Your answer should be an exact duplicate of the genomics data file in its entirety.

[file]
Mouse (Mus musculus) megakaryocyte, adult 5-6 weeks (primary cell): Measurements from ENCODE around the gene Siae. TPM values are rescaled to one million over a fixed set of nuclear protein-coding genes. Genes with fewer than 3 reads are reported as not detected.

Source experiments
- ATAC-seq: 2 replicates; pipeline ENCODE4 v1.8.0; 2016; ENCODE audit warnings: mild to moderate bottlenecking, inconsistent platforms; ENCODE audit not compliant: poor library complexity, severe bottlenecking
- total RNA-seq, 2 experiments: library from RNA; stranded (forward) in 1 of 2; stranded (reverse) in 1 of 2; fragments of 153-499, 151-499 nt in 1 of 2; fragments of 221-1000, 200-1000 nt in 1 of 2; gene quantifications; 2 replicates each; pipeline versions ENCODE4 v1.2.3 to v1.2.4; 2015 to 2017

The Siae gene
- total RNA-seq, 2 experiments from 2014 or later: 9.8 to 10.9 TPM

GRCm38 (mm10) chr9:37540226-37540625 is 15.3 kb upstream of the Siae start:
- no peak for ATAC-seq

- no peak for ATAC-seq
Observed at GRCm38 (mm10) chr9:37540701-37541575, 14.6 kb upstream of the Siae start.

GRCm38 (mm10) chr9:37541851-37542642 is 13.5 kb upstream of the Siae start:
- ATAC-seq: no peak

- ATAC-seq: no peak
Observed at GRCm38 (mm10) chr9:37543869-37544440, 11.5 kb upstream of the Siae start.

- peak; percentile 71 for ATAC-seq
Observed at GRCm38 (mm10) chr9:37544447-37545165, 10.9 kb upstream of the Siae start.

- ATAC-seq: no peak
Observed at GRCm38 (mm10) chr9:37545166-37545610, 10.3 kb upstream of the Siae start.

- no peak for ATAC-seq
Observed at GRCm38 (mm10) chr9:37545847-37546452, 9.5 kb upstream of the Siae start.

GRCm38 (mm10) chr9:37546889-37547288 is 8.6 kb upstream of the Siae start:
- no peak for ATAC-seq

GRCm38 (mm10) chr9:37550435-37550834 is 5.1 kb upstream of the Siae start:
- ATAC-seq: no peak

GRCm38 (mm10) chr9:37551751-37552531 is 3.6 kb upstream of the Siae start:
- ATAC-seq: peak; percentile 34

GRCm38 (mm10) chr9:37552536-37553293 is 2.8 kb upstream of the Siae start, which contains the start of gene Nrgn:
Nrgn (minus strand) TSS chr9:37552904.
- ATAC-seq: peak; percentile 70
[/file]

Mouse (Mus musculus) megakaryocyte, adult 5-6 weeks (primary cell): Measurements from ENCODE around the gene Siae. TPM values are rescaled to one million over a fixed set of nuclear protein-coding genes. Genes with fewer than 3 reads are reported as not detected.

Source experiments
- ATAC-seq: 2 replicates; pipeline ENCODE4 v1.8.0; 2016; ENCODE audit warnings: mild to moderate bottlenecking, inconsistent platforms; ENCODE audit not compliant: poor library complexity, severe bottlenecking
- total RNA-seq, 2 experiments: library from RNA; stranded (forward) in 1 of 2; stranded (reverse) in 1 of 2; fragments of 153-499, 151-499 nt in 1 of 2; fragments of 221-1000, 200-1000 nt in 1 of 2; gene quantifications; 2 replicates each; pipeline versions ENCODE4 v1.2.3 to v1.2.4; 2015 to 2017

The Siae gene
- total RNA-seq, 2 experiments from 2014 or later: 9.8 to 10.9 TPM

GRCm38 (mm10) chr9:37540226-37540625 is 15.3 kb upstream of the Siae start:
- no peak for ATAC-seq

- no peak for ATAC-seq
Observed at GRCm38 (mm10) chr9:37540701-37541575, 14.6 kb upstream of the Siae start.

GRCm38 (mm10) chr9:37541851-37542642 is 13.5 kb upstream of the Siae start:
- ATAC-seq: no peak

- ATAC-seq: no peak
Observed at GRCm38 (mm10) chr9:37543869-37544440, 11.5 kb upstream of the Siae start.

- peak; percentile 71 for ATAC-seq
Observed at GRCm38 (mm10) chr9:37544447-37545165, 10.9 kb upstream of the Siae start.

- ATAC-seq: no peak
Observed at GRCm38 (mm10) chr9:37545166-37545610, 10.3 kb upstream of the Siae start.

- no peak for ATAC-seq
Observed at GRCm38 (mm10) chr9:37545847-37546452, 9.5 kb upstream of the Siae start.

GRCm38 (mm10) chr9:37546889-37547288 is 8.6 kb upstream of the Siae start:
- no peak for ATAC-seq

GRCm38 (mm10) chr9:37550435-37550834 is 5.1 kb upstream of the Siae start:
- ATAC-seq: no peak

GRCm38 (mm10) chr9:37551751-37552531 is 3.6 kb upstream of the Siae start:
- ATAC-seq: peak; percentile 34

GRCm38 (mm10) chr9:37552536-37553293 is 2.8 kb upstream of the Siae start, which contains the start of gene Nrgn:
Nrgn (minus strand) TSS chr9:37552904.
- ATAC-seq: peak; percentile 70